Market overview

Following an early and challenging start to the pandemic, Malaysia has been praised for maintaining relatively low COVID-19 cases and fatality rates. This is despite battling insecureborders and having both a significant proportion of its population classed as vulnerable and larger households in dense living conditions.

Malaysia’s movement restrictions, known locally as the recovery movement control order (RMCO), has been extended until 31 December 2020. Significantly, the restrictions allow interstate travel and the resumption of businesses and activities such as meetings, seminars, weddings, cinemas, and religious gatherings; as well as the reopening of schools and daycare centres.

Tourism related businesses are required to abide by social distancing measures, limit crowds to 200-250 people, check customers' temperatures, wear facial coverings, and provide hand sanitisers.

With tourism the third largest contributor to GDP prior to the pandemic and oil price shocks to contend with, there is substantial debate about whether the Malaysian Government stimulus packages – the most expansive in the country’s history – will be enough to save jobs and the economy.

Further information is available in Malay on the National Security Council website and in English and Malay on the Federal Gazette website.

For more information on doing business in Malaysia, visit myNZTE - our free online portal for curated, in-depth information and guidance.

Video insights

Export support
Last updated: 10 Jun 2020
COVID-19 Market Realities: exporter stories from Malaysia, 4 June

NZTE Trade Commissioner, Simon Hearsey, speaks with Inspire Group Asia CEO, James McCulloch, about doing business in Malaysia during COVID-19.

Watch now
Export support
Last updated: 18 May 2020
COVID-19 Market Realities: Malaysia overview, 14 May

NZTE Trade Commissioner for Malaysia, Simon Hearsey, speaks with BDM Fizal Fauzi and Beachhead Advisor Andrew Goodwin about the situation in Malaysia.

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Export support
Last updated: 14 May 2020
COVID-19 Market Realities: Malaysia Food & Beverage, 14 May

NZTE Trade Commissioner for Malaysia, Simon Hearsey, NZTE BDM, MiYee Ching, and Beachhead Advisor, Jeremy Ng, discuss Malaysia's F&B market.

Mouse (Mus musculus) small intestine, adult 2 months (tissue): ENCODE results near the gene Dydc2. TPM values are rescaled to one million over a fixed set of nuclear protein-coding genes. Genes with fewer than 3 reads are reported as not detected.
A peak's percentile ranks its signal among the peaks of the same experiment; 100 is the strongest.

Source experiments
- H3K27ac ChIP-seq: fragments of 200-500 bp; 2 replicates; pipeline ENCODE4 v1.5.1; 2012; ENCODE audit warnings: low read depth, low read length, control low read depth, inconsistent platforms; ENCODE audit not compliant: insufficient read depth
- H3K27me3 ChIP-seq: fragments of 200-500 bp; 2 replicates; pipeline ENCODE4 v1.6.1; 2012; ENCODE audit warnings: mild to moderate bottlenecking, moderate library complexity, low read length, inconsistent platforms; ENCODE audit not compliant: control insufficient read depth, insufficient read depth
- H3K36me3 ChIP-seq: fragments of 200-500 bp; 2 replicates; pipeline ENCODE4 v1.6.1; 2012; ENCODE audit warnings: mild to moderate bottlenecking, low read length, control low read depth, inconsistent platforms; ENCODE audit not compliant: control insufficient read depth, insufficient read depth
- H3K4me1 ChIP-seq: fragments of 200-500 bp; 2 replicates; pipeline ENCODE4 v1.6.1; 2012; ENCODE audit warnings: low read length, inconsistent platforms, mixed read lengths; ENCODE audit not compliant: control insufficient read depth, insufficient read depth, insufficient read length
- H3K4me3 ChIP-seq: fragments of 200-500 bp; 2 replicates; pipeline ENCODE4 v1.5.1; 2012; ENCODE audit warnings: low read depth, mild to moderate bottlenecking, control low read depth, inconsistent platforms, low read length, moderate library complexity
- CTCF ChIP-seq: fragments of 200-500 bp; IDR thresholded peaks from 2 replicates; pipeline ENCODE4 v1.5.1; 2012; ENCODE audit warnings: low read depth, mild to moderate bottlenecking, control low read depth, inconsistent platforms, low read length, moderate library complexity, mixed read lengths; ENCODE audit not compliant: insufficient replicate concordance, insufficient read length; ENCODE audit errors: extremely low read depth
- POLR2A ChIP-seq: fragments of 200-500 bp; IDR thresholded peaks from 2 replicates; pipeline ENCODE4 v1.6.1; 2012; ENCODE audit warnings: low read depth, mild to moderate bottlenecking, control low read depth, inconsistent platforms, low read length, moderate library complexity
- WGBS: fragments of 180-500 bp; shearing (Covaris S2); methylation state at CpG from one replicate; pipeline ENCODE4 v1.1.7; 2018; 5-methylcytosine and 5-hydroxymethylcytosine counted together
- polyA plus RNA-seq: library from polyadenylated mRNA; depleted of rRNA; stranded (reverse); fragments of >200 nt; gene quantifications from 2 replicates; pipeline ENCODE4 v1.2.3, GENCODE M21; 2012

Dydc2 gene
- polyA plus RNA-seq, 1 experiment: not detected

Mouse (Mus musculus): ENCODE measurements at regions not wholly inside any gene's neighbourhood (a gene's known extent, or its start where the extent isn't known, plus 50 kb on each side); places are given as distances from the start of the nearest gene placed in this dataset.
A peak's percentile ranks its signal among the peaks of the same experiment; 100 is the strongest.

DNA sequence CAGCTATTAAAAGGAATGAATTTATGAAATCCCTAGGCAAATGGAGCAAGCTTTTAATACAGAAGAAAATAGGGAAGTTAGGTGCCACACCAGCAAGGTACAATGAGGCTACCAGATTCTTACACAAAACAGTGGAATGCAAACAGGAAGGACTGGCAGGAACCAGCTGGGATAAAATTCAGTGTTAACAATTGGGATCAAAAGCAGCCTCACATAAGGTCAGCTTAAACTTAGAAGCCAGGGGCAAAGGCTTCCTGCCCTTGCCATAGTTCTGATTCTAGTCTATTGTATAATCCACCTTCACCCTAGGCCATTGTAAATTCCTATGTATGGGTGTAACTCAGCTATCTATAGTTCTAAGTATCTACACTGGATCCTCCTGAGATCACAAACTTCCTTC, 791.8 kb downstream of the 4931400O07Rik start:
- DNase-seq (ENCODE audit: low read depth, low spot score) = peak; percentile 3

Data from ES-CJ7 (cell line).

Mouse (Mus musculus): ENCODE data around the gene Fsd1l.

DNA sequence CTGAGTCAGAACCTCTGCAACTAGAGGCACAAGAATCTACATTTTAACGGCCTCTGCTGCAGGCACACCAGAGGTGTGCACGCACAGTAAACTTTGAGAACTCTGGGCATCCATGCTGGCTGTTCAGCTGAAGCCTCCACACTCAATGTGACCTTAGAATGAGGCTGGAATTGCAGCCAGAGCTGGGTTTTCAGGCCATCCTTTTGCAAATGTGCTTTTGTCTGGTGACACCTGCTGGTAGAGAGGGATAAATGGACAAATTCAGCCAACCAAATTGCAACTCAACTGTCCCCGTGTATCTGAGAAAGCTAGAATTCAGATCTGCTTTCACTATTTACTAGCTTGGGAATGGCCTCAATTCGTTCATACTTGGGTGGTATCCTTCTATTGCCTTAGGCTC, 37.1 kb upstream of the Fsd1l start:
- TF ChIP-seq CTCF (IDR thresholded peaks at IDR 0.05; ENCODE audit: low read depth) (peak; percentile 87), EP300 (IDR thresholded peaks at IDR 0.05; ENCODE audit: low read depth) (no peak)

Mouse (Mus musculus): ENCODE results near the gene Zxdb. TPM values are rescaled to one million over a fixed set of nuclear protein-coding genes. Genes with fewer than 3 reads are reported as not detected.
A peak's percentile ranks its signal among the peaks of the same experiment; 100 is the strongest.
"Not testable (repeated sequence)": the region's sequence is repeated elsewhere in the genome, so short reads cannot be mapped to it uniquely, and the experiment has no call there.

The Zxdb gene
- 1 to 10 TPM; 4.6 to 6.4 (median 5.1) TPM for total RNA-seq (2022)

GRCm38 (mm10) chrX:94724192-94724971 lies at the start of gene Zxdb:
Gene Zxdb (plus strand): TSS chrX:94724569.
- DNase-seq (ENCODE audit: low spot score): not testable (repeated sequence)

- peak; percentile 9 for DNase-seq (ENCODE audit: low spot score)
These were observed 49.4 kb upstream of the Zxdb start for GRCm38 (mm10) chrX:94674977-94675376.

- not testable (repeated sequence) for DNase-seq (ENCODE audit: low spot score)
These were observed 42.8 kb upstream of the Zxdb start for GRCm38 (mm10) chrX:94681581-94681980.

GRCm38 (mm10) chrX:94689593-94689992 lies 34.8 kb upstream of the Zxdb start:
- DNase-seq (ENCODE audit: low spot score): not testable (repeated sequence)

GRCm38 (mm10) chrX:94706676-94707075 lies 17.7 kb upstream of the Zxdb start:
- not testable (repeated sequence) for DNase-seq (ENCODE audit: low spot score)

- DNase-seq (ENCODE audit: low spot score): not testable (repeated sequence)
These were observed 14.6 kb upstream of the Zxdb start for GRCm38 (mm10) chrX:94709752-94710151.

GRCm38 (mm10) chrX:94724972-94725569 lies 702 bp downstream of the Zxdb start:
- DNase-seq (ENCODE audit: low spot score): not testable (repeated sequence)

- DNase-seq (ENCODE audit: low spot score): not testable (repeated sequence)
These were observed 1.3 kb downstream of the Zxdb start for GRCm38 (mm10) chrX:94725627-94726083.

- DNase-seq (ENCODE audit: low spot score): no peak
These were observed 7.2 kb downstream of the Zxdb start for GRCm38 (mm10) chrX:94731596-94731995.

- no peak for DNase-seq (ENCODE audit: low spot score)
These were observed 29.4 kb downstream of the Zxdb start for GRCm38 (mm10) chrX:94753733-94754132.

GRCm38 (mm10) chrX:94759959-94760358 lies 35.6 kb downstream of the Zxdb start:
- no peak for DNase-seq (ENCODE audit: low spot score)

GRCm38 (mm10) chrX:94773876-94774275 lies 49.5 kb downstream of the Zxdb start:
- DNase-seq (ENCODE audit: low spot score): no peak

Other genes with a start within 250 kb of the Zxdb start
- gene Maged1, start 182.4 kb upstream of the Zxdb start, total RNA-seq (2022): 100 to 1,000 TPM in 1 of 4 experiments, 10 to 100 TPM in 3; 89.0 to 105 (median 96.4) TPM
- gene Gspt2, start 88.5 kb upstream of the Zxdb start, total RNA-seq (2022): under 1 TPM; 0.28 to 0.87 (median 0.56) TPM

Watch now

Economy and trade

Malaysia is bracing for similar economic contraction, high unemployment rates and business failures to those seen in the 1998 Asian Financial Crisis, particularly amongst the 98.5% of business in the small to medium size category, employing two-thirds of the workforce and contributing 36.6% of Malaysia’s GDP.

There is cautious optimism for long term prospects, with the International Monetary Fund (IMF) projecting Malaysia’s real gross domestic product (GDP) to grow at a rate of 9% in 2021, bouncing back after a contraction in 2020. This is the fastest projected growth among ASEAN-5 economies.

However, the Malaysian Retail Chain Association believes consumers will stay conservative post COVID-19, continuing to prioritise spend on essential items and be wary when considering non-essential purchases

Import Performance

During January to April 2020, imports amounted to RM270.14 billion, a decrease of 1.2% from the same period in 2019. Imports of intermediate goods totalled RM144.33 billion, decreased by 2.5%, capital goods (RM32.43 billion, down 1%) and consumer goods (RM23.61 billion, up 0.1%).

Malaysian Banking BHD (Maybank), the country’s biggest financial services group, has forecast the Malaysian economy to shrink 3.3% this year due to the pandemic and the lower price of crude oil.

With the relaxation of movement control orders, most manufacturing operations, especially those linked to medical supplies and devices, are operating at full capacity again. However, should any other New Zealand company face this issue, they should not hesitate to contact NZTE.

Supply chain, logistics & freight

Direct commercial flight links to Malaysia are operating on a very limited schedule. Some indirect air cargo options remain, however, New Zealand exporters must now focus freight transport on shipping options where possible.

Port clearance is open and fully operational.

If issues are encountered both at port clearance or with acceptance of certification, exporters are requested to connect with NZTE for assistance.